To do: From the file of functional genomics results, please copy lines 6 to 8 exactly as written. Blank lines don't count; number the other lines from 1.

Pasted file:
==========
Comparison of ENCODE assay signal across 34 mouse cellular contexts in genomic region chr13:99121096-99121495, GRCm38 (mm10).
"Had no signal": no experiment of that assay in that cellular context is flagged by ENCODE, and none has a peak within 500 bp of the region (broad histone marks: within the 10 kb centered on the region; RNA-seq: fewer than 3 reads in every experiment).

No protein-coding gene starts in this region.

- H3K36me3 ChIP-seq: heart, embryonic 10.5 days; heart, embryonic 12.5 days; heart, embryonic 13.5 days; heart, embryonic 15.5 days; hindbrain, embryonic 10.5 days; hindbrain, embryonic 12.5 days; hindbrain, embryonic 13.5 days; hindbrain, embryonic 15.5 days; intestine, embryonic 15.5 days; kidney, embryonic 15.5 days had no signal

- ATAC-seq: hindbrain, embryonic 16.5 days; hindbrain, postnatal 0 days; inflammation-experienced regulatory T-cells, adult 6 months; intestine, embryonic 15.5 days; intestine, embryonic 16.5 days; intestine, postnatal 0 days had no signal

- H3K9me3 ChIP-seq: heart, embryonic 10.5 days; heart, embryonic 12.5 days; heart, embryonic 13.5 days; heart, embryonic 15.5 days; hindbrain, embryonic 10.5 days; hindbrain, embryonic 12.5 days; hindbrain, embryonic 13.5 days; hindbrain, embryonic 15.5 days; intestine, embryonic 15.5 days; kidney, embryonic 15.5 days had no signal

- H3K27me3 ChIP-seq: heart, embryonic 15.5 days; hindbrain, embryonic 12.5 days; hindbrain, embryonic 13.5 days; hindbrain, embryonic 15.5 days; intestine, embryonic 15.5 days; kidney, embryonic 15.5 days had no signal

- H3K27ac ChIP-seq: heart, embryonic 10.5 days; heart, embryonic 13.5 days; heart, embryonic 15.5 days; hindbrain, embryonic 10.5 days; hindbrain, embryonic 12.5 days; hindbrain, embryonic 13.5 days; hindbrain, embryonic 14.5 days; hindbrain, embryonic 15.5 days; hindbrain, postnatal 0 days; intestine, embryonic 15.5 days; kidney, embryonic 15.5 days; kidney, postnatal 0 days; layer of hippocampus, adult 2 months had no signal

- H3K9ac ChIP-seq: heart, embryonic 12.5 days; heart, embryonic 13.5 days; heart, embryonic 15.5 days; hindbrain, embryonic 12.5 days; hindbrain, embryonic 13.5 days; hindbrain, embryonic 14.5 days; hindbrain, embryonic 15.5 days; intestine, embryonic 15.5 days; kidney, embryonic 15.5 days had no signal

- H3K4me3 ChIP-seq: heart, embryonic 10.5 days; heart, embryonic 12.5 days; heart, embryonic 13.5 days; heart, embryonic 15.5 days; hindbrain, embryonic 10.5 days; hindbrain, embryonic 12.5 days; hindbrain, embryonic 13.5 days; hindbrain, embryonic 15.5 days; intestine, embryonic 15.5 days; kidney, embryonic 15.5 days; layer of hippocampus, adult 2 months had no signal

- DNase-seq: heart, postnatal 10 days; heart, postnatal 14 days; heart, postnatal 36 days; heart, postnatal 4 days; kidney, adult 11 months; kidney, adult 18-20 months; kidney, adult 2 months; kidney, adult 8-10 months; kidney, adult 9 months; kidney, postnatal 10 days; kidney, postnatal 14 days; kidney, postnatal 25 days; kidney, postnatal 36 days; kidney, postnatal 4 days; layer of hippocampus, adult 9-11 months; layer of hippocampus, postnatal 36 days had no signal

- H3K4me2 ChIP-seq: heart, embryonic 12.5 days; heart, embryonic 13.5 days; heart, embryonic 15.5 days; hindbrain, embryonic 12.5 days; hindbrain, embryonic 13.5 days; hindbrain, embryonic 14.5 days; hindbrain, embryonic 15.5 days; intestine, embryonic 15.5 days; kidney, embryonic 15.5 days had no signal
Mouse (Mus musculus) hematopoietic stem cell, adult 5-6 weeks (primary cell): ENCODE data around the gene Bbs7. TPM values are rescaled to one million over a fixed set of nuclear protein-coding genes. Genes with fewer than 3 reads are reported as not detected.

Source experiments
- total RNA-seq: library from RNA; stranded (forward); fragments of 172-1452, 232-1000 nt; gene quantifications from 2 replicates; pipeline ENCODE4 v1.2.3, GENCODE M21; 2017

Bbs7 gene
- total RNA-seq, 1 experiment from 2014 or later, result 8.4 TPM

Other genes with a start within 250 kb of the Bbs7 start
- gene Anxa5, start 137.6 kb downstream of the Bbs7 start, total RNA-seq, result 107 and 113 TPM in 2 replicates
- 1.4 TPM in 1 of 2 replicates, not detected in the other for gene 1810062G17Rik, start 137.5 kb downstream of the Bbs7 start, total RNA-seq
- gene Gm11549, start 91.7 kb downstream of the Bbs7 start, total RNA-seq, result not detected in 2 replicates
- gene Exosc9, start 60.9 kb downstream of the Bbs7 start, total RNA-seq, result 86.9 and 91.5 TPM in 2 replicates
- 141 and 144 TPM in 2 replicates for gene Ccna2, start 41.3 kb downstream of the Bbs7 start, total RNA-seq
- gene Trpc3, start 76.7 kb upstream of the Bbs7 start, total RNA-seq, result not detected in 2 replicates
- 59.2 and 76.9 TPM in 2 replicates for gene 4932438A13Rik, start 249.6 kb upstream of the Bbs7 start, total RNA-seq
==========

- H3K9me3 ChIP-seq: heart, embryonic 10.5 days; heart, embryonic 12.5 days; heart, embryonic 13.5 days; heart, embryonic 15.5 days; hindbrain, embryonic 10.5 days; hindbrain, embryonic 12.5 days; hindbrain, embryonic 13.5 days; hindbrain, embryonic 15.5 days; intestine, embryonic 15.5 days; kidney, embryonic 15.5 days had no signal

- H3K27me3 ChIP-seq: heart, embryonic 15.5 days; hindbrain, embryonic 12.5 days; hindbrain, embryonic 13.5 days; hindbrain, embryonic 15.5 days; intestine, embryonic 15.5 days; kidney, embryonic 15.5 days had no signal

- H3K27ac ChIP-seq: heart, embryonic 10.5 days; heart, embryonic 13.5 days; heart, embryonic 15.5 days; hindbrain, embryonic 10.5 days; hindbrain, embryonic 12.5 days; hindbrain, embryonic 13.5 days; hindbrain, embryonic 14.5 days; hindbrain, embryonic 15.5 days; hindbrain, postnatal 0 days; intestine, embryonic 15.5 days; kidney, embryonic 15.5 days; kidney, postnatal 0 days; layer of hippocampus, adult 2 months had no signal